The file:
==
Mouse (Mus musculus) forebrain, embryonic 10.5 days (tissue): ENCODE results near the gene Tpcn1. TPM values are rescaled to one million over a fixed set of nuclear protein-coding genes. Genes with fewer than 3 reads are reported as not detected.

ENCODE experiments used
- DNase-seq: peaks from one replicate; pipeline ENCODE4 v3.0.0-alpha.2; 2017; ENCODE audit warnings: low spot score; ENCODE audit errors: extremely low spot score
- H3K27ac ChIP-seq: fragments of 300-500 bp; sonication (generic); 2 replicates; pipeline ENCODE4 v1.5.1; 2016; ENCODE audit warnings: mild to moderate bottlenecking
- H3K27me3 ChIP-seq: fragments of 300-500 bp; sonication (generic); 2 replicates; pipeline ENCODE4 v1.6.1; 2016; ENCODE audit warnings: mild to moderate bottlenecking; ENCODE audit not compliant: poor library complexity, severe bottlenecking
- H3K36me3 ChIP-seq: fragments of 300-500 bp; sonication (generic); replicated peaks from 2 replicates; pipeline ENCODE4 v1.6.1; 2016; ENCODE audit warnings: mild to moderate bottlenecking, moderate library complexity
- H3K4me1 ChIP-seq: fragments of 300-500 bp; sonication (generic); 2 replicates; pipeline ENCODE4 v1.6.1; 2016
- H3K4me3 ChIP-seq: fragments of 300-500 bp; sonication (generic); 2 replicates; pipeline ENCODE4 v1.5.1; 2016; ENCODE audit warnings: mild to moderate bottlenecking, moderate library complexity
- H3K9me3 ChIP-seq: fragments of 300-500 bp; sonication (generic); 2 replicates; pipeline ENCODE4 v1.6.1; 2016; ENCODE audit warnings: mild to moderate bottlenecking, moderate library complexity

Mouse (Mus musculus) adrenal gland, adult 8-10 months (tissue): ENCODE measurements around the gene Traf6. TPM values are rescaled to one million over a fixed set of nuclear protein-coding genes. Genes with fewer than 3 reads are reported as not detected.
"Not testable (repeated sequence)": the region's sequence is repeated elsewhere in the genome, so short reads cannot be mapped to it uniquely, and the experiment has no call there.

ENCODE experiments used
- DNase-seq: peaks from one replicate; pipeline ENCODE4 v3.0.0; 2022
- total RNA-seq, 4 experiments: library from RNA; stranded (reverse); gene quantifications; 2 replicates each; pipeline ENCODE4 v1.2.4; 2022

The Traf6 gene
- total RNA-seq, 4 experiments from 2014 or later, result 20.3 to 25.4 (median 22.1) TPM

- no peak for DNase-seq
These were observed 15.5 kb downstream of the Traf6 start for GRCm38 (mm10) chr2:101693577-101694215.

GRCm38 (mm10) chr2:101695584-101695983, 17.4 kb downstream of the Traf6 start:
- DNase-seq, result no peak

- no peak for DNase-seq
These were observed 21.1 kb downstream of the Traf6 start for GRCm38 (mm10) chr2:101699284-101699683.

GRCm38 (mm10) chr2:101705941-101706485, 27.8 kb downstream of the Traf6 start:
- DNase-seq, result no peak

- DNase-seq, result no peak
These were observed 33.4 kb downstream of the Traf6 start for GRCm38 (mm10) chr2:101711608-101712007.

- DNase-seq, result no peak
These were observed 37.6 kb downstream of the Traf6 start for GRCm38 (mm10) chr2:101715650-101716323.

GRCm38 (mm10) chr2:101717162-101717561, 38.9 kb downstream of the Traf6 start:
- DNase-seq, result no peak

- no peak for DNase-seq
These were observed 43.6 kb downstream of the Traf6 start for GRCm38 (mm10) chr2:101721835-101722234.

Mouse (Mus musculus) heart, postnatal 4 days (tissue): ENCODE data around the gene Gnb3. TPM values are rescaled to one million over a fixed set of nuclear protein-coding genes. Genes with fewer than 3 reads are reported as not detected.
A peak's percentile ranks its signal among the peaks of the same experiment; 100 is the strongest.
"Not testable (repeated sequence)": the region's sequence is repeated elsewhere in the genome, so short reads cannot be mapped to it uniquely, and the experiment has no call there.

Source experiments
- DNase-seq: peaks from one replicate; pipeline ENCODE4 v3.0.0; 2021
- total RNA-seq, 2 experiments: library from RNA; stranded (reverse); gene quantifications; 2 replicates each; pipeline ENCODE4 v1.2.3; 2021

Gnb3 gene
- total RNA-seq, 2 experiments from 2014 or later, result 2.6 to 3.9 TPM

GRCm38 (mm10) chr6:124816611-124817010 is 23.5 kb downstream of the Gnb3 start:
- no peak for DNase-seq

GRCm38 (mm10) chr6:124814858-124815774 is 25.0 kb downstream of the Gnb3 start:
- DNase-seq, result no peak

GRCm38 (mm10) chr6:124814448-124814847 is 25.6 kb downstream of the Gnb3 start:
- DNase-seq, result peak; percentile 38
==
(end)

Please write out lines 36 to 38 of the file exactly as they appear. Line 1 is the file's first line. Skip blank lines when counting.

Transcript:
Source experiments
- DNase-seq: peaks from one replicate; pipeline ENCODE4 v3.0.0; 2021
- total RNA-seq, 2 experiments: library from RNA; stranded (reverse); gene quantifications; 2 replicates each; pipeline ENCODE4 v1.2.3; 2021